“Don’t judge a book by its cover”
We’ve all heard it before. I was a grade student when I first heard that statement in the background from my librarian while I was trying to balance my chair on two feet. Over time, I have learned more about the importance of that phrasing. Sometimes the most fascinating books have the worst covers. I mean, look at this:
It looks like a textbook! But guess what? It’s one of my favorite books. Fortunately, and wisely, there have been some redesigns of the cover. Take a look at all these other iterations – way more interesting!
Whether we quietly admit it to ourselves or are loud and proud – we all inherently judge a book by its cover. As the book industry continues to grow dramatically, we as readers are offered an endless number of choices. Even when segmented to preferred genres, there are seemingly infinite bookshelves of stories ready to be explored. So how do we decide? What makes us stop, reach out, and pick up a book to read the back? The cover. Heck, even the spine. It is the first impression of the book and must have the perfect mix of elements to spark intrigue while also remaining true to the story.
So how are covers designed for books?
While I can’t speak for other presses, I can share my experience with my own publisher.
The Wild Rose Press has a virtual rolodex of cover artists who have varying specialties. Some primarily create illustrated covers; others work with real photographs. Authors review the portfolios of the artists and select 2-3 designers that will best suit the author’s vision of the cover. Next, the author completes a form that is essentially describing the cover in as much detail as possible. Colors, fonts, specific elements to be included, and the overall aesthetic. Once the author has word smithed their cover vision, the form is submitted along with the names of the preferred artists to The Wild Rose Press.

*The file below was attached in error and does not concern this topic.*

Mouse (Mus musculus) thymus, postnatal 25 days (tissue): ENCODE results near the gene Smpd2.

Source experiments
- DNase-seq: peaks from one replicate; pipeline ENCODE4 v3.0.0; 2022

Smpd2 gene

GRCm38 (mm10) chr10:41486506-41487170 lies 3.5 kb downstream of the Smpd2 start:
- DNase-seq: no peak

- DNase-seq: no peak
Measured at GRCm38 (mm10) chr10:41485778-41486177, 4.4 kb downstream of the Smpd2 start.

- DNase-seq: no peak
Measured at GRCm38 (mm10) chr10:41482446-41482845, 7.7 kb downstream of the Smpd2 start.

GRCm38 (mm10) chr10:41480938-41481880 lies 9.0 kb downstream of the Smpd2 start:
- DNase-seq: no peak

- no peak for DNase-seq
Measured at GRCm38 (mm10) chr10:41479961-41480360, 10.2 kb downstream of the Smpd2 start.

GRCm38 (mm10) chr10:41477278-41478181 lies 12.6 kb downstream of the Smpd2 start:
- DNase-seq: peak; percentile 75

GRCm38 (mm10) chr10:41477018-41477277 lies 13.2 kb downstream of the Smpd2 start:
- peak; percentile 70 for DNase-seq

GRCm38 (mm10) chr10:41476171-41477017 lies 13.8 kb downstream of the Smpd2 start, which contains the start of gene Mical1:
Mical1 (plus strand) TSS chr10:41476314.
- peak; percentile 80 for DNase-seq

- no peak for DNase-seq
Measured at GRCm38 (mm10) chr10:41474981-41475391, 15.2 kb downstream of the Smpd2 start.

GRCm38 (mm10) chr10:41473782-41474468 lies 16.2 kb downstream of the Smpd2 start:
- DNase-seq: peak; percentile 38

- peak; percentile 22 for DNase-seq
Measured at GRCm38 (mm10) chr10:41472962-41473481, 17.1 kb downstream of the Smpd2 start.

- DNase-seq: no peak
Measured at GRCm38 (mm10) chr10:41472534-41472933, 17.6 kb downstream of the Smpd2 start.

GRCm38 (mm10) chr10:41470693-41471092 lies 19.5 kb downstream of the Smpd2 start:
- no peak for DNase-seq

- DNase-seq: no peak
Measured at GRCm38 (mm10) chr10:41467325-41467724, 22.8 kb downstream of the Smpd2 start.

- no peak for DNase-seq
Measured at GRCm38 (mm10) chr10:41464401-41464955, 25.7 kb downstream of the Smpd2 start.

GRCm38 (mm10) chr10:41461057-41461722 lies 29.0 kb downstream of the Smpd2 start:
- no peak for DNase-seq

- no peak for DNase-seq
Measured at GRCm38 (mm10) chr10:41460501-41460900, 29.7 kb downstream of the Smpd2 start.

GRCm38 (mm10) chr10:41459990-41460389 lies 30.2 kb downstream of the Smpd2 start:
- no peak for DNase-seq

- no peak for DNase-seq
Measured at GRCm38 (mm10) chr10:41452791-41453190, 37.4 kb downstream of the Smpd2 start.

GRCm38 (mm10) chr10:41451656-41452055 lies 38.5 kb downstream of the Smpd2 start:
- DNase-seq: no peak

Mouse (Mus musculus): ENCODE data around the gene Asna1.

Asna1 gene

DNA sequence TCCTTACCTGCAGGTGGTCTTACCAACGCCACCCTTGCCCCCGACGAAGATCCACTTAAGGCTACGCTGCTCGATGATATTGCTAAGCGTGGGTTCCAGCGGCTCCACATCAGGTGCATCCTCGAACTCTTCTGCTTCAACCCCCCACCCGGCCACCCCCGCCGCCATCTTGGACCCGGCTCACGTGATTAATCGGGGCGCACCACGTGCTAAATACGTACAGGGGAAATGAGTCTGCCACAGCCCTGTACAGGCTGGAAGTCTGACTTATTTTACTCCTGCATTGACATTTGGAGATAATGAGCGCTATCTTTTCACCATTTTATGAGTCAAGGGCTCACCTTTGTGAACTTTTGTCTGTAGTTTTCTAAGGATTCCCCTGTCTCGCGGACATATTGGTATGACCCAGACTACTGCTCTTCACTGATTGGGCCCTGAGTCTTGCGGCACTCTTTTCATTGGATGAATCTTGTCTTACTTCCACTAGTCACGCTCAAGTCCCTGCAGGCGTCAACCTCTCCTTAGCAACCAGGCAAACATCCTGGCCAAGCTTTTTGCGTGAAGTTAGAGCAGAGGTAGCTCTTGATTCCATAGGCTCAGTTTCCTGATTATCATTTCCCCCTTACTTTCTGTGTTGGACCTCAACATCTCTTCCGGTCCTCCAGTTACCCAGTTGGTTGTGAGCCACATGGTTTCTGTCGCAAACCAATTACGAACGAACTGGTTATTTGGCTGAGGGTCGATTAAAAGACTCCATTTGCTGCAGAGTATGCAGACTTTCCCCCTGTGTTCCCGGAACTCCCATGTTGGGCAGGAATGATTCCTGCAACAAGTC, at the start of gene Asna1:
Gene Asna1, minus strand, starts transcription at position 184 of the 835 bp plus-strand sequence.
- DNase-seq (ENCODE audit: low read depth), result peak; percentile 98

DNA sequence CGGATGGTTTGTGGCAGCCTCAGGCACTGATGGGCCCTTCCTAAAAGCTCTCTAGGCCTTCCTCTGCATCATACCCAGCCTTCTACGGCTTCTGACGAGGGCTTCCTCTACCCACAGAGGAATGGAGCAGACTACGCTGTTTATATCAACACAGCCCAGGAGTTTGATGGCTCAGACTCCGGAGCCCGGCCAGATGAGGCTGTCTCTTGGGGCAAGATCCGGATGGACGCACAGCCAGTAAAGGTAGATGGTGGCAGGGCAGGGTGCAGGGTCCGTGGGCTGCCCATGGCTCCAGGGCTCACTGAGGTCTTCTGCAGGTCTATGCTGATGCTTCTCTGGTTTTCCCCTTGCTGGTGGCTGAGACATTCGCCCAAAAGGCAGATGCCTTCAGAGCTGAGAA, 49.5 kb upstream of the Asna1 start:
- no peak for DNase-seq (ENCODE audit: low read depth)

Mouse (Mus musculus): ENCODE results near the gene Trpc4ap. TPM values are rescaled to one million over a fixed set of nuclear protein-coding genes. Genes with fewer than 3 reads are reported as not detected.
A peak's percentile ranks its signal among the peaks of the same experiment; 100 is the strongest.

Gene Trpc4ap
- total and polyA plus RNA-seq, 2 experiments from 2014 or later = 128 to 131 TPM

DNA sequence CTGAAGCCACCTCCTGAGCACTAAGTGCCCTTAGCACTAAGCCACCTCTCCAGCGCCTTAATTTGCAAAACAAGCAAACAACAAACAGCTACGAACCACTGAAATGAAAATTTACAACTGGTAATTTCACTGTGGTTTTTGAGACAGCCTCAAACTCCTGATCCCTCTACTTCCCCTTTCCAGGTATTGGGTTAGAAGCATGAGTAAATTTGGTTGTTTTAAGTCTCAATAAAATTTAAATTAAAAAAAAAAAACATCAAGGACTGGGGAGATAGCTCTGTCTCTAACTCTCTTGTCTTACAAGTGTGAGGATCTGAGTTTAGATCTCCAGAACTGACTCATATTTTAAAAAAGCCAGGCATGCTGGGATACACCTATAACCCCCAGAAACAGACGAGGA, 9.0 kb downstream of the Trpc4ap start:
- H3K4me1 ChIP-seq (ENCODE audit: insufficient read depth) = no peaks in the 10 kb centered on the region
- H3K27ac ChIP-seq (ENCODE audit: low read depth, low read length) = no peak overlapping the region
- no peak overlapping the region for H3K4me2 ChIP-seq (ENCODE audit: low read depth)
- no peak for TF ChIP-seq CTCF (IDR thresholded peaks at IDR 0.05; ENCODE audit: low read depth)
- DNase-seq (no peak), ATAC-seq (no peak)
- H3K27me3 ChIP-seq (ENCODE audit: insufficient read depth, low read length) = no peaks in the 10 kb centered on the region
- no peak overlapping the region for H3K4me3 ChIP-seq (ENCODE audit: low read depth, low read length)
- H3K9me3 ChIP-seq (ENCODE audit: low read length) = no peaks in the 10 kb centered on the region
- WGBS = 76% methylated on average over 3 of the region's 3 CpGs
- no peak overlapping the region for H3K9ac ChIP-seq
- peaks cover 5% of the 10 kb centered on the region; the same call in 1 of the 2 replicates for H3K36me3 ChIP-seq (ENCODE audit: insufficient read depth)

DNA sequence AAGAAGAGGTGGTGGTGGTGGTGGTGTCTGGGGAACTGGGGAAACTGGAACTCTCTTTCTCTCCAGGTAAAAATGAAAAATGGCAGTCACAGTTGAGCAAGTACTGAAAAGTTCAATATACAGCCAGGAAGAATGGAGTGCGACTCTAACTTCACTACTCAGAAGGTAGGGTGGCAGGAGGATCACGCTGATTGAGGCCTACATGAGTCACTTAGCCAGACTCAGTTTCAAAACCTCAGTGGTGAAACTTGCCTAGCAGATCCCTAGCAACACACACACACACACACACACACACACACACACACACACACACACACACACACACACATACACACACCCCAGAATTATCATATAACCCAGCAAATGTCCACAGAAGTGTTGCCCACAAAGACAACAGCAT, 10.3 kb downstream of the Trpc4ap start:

It is then out of our hands! The artist who is available will take the form and create a cover that best fits the author’s vision while also fitting within the publisher’s best practices. Best practices meaning it is best to only have up to 3 main elements on the cover so as not to be overwhelming. The cover is drafted and sent to the author, who checks for any egregious errors (rare) and then the cover is finalized. The Wild Rose Press does, of course, listen to their authors and take feedback into account where necessary.
Looking at Against My Better Judgment, I was going for an illustrated look similar to the styles of Mindy Klasky’s Jane Madison series or even Jennifer Crusie. I wanted the cover to showcase both the fun voice and the unique Egyptian-related plot.
This is what I got! I loved the colors, the Eye of Horus, the Great Pyramids, and Mauzzy was sheer perfection. It was a fun cover and I felt like it ticked off all the boxes.
Pub day came and went. Reviews came in. The book received praise from readers of all kinds and won several awards. It was a real success. As I was already working on the second book in the series, I was reading the reviews and taking in the comments to give the readers what they want (for those of you put off by Zoe’s language, so was Sara’s mother. I think you’ll enjoy the change in Fire & Ice). What I did notice as a repeated comment was the cover. It was not as well received as I thought it was going to be, but then again, I’m a 60-year-old man with toddler grandkids – it is highly possible to have differing style preferences.
Flash forward almost 2 years and my team and I were working on the cover form again but this time for Fire & Ice. We again poured over the comments on Against My Better Judgment’s cover and looked at other current books the target demographic enjoys. And we noticed in today’s book environment, simplicity is preferred. Plain background, minimal cover elements, interesting spines. Taking feedback from the readers, and the data collected on what is “in vogue” now, we worked on designing a cover that would make you – the readers – happy. We focused on Mauzzy! After all, he was the element of AMBJ’s cover that was adored.
So we knew we wanted to go for a more simplistic cover, feature Mauzzy, and still stay true to the plot. This is where we looked at the cover elements to get the most out of each element. Without giving too much away of Fire & Ice, there is an important vault door, a rare gems exhibit, and Mauzzy’s interest related to the two items.
With one look at the above cover, we are hoping readers will, 1) clearly understand the plot involves a diamond, vault, and Mauzzy’s involvement; 2) feel the lighthearted cozy mystery vibe due to the illustrated nature; and 3) recognize this is part of a larger series.
Who knew that a minimalist cover could take more time to design than one with more elements! My team and I filled out the form with specific art direction and The Wild Rose Press delivered. I hope you all are as thrilled with the cover as I am (but if not, let me hear it so we can get better). I know Mauzzy is glad he finally gets to sit in his rightful place – in front, demanding attention.
So, there you have it, my experience with how a book cover comes to fruition.
**Want to pre-order? Check out this post that details out how to get your hands on a special pre-order goody bag.